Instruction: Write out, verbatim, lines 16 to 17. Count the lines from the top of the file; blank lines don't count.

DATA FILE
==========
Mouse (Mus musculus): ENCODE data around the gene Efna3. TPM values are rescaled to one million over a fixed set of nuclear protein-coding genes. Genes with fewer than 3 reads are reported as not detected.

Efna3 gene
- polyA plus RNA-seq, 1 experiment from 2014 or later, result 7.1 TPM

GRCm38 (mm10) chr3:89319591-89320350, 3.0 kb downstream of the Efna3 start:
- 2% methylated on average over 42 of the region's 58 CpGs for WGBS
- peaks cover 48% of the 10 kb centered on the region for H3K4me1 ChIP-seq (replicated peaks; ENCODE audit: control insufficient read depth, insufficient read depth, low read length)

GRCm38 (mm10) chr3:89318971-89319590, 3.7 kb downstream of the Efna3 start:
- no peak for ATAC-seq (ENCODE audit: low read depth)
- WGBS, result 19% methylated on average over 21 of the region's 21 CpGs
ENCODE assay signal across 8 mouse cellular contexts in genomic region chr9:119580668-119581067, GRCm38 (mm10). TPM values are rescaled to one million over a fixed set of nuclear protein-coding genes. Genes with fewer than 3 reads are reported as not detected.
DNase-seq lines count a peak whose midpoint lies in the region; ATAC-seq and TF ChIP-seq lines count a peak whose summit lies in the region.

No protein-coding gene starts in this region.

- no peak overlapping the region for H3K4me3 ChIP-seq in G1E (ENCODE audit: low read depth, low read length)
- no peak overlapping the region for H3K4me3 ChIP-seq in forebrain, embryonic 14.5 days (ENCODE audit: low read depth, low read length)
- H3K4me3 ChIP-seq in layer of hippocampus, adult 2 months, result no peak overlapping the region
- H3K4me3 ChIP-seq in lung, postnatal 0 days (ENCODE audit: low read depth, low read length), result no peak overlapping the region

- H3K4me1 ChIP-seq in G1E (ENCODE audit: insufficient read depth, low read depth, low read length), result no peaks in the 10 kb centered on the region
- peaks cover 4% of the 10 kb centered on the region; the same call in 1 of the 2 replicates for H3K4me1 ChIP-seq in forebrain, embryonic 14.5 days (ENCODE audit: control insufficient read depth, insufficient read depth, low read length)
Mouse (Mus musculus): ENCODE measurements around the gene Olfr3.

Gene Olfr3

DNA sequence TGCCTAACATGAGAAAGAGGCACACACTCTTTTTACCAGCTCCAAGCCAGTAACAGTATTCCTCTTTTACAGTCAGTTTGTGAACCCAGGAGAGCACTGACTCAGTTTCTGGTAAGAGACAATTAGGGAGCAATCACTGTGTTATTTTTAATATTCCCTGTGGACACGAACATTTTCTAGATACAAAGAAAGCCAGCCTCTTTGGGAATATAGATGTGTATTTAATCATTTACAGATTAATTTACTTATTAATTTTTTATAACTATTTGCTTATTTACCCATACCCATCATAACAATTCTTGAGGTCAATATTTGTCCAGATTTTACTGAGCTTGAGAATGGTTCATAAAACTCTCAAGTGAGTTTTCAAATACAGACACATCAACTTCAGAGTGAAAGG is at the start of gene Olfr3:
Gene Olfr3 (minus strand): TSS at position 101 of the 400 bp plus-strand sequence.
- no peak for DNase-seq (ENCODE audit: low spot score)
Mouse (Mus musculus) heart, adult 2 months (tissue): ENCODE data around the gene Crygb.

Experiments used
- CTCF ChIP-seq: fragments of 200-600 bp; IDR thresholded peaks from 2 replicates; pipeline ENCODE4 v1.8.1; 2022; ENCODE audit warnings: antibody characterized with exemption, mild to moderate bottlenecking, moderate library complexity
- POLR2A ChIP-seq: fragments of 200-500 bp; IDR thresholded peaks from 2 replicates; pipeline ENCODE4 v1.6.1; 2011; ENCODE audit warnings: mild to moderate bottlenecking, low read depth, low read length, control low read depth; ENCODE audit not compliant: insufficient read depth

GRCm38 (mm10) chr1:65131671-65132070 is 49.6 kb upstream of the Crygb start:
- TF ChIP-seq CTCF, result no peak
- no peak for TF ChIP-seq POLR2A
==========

- H3K4me3 ChIP-seq in lung, postnatal 0 days (ENCODE audit: low read depth, low read length), result no peak overlapping the region

- H3K4me1 ChIP-seq in G1E (ENCODE audit: insufficient read depth, low read depth, low read length), result no peaks in the 10 kb centered on the region